I have always wanted to be a teacher. I got started on this career path at the ripe old age of 11. I was finally old enough to take the Red Cross babysitting course, and I was overjoyed! Since then I have cared for children in every possible capacity. I have been a camp counselor, arts and crafts planner, nanny, church nursery employee, camp director, infant teacher, toddler teacher, middle school small group leader, tutor, and most recently, an elementary school teacher.
When people found out I was pregnant I was asked the same question over and over: “How much time will you get to stay home?” I knew my answer long before I was even married (this made for interesting early dating conversation). I did not intend to return to the classroom once I was a mom.
I had always planned to become a “stay at home mom”. There was never any doubt in my mind. Initially, this was because it was what I knew. My mom stayed home with us, and I grew up thinking that was really my only option. But as I grew up and started caring for the children of so many other families, it became more clear to me that I wanted to be there for my own children, not just because I had to, but because I wanted to. I simply could not imagine it any other way.
This is a touchy subject with a lot of moms, mostly because not all moms choose the same path I have. Some don’t have the financial freedom to be able to make that choice. Some simply don’t want to.
First, let me say that I do not judge those who do not make the choices I make. I know so many incredible moms who work full time outside of the home and still make the most of every second they are with their children. I don’t feel that I need to defend my decision any more than I feel you need to defend yours. You don’t have to be with your child all day to be a great mom.
But for me, caring for kids is what I do, and I have always looked forward to not only being a mom, but being their primary caregiver until they are old enough to enter preschool and so forth (don’t worry…there is no homeschooling in the Runions’ future).
That said, the last few months have been tough on me. It is so easy, especially in our society, to let our career become our identity. When we meet new people and we are asked to tell about ourselves, we immediately start with our jobs. We spend so much of our day on our work, that this is the natural response. I have always taken pride in the answer to this question. Being a teacher is considered noble (by most at least), typically seen as a career which deserves respect. I knew that I was making a difference in the lives of children and their families on a daily basis. I felt good about my calling to nurture little minds. I went to work daily, filled with excitement as I saw students engaged, loving learning for its own sake. My work brought me great joy.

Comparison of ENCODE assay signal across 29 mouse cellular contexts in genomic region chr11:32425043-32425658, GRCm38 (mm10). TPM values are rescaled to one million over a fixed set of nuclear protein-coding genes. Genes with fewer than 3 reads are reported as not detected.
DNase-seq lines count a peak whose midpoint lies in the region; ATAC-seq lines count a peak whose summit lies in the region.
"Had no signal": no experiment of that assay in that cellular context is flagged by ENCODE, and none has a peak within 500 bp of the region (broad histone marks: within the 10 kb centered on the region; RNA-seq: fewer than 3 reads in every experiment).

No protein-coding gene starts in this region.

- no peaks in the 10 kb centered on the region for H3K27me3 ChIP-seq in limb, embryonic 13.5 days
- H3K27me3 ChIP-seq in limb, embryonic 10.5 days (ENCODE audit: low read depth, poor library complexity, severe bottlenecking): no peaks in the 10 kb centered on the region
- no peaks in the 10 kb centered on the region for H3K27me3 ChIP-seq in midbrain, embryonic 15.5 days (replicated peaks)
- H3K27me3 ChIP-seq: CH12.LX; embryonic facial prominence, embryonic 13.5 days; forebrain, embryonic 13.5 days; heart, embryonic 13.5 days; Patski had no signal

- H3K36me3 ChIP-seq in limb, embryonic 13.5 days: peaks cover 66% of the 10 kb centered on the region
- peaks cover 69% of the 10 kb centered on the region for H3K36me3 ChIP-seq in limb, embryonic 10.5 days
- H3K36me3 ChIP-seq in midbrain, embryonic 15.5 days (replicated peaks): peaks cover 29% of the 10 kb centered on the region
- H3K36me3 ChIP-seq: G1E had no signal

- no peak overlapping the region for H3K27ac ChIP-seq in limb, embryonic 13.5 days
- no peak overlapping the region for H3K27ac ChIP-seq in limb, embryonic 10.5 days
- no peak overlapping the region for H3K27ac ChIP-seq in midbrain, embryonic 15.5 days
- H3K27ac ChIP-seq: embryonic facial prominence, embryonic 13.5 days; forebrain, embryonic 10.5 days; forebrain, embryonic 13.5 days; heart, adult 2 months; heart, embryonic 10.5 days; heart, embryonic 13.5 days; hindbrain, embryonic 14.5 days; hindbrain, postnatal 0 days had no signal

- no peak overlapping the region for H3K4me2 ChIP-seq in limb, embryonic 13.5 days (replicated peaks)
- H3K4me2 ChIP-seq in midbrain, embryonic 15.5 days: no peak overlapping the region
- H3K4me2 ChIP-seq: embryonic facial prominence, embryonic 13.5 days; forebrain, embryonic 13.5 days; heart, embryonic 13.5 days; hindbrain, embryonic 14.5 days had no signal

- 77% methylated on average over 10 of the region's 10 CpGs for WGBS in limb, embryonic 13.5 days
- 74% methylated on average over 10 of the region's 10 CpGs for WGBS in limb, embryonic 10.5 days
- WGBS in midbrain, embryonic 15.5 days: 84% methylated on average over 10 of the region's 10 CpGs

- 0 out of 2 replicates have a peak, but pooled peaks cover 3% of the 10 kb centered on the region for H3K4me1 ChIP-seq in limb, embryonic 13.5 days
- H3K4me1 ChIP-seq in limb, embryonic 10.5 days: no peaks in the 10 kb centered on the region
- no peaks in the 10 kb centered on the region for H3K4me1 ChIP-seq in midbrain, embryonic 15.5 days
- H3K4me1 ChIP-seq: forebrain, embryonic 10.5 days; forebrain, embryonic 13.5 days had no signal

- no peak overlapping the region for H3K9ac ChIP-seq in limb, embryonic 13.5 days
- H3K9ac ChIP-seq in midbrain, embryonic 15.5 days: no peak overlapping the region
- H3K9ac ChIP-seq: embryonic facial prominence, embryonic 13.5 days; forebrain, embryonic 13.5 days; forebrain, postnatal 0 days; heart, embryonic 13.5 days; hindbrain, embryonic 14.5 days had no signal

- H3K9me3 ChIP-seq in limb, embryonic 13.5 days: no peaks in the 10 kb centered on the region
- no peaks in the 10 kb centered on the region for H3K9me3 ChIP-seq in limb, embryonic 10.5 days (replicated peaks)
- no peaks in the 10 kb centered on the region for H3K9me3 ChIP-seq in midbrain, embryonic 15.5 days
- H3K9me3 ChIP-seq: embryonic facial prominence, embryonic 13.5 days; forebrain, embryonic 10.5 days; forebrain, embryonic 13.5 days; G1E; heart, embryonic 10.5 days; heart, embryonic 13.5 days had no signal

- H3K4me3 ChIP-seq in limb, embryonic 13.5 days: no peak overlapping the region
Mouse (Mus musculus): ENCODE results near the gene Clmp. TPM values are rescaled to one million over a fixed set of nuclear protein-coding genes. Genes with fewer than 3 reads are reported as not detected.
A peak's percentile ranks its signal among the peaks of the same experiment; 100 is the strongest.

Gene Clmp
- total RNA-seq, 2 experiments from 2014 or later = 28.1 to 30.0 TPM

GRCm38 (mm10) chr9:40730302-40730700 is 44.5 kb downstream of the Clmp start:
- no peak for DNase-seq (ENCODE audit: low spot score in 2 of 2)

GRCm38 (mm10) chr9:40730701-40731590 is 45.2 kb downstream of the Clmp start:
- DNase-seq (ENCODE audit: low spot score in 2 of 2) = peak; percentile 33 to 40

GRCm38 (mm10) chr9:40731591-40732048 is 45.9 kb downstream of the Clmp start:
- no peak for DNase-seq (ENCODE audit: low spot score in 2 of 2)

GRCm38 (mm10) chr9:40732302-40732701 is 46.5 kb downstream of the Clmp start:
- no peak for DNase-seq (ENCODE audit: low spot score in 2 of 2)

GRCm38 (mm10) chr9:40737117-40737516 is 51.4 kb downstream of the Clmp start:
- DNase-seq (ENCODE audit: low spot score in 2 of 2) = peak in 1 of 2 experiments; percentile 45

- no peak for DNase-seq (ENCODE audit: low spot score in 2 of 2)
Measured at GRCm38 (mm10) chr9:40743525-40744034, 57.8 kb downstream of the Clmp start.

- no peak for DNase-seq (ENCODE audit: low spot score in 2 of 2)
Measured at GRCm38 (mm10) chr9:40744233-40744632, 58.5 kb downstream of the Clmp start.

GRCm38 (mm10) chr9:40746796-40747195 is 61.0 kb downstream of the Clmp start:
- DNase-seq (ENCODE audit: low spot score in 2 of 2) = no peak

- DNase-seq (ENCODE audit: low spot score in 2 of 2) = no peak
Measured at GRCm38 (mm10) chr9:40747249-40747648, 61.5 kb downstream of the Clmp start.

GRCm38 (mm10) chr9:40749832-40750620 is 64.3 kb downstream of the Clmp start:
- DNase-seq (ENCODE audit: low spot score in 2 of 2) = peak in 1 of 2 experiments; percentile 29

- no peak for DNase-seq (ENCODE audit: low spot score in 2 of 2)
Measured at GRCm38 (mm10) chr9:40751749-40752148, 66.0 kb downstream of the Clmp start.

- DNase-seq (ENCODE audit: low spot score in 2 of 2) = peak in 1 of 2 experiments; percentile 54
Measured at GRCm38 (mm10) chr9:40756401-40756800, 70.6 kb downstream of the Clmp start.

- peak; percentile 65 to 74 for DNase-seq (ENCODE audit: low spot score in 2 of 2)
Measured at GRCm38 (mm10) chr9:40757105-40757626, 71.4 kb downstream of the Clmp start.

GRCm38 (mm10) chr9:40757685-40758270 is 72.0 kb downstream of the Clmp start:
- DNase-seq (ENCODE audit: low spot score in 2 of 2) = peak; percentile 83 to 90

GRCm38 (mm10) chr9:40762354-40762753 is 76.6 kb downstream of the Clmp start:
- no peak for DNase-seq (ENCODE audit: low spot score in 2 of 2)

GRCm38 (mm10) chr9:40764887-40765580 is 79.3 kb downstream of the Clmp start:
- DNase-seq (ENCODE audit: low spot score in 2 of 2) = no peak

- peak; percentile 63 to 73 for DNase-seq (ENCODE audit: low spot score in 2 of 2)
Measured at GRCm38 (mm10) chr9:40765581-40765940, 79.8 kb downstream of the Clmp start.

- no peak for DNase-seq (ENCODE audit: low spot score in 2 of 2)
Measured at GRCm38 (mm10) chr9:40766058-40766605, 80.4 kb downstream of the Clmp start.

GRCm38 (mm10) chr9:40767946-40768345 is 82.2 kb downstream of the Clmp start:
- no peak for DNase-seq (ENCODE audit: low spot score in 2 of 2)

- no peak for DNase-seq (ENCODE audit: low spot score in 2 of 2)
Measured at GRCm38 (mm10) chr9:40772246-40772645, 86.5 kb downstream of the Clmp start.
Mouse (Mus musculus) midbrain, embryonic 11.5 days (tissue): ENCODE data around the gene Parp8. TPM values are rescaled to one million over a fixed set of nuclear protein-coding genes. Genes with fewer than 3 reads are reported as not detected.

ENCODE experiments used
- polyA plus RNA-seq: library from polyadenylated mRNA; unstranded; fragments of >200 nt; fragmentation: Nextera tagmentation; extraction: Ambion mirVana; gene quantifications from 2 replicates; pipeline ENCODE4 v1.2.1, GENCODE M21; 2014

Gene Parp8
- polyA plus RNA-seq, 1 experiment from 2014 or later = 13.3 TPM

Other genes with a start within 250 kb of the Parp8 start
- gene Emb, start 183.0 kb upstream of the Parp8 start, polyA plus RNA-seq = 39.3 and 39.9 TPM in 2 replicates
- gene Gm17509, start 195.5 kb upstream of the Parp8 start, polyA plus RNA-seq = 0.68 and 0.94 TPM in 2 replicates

So leaving this world, one that I not only felt called to, but also felt that I was good at, has been difficult to say the least. My Twitter feed is filled with innovative teachers sharing great ideas. Pinterest constantly reminds me that, for the first time in 13 years, I am not planning for either summer camp or a new school year. Despite being absolutely head over heels in love with this little man, I have felt a little like I was missing out. Like I was selfish for being home and not continuing to teach.
Knowing that this is irrational (I KNOW that being home is what I want and what I am called to), I have been spending a lot of time thinking about what it really means to find your identity in Christ. This cliché saying is tossed around a lot, but I have never really dug in and thought about what it actually means. This got me thinking about spiritual gifts. Wikipedia gives the following definition:
In Christianity, spiritual gifts (or charismata) are endowments given by the Holy Spirit. These are the supernatural graces which individual Christians need to fulfill the mission of the church.
Over the last months I have realized that I am not a FORMER teacher. I am STILL a teacher. I may no longer be responsible for teaching long division to a classroom full of elementary school students, but teaching, for me at least, isn’t just a career. It is a gift, one I was blessed with. One that I was molded for from a very young age. One that is important for me to fulfill my purpose, and to fulfill the mission of the church.
I get to play an important new role: my child’s FIRST teacher. I get to be the one who reads stories and sings songs and plans fun craft projects. I get to be the one who crawls around in the dirt and looks for bugs, or helps build a robot out of leftover recyclables. And hopefully someday I will have the opportunity to use my experience as not only a teacher of other people’s children, but as a teacher of my own, to inspire and assist other new moms who may not have the education and resources I have been blessed with.
God’s plans for me didn’t end the day I said goodbye to my career and paycheck, and they won’t end the day my children become adults and start their own families. He blessed me with this gift for more reasons than I know. My identity doesn’t come from my job. It comes from being formed into the woman that God created me to be. I am SO looking forward to how he will use me and this amazing gift in all of the adventures yet to come.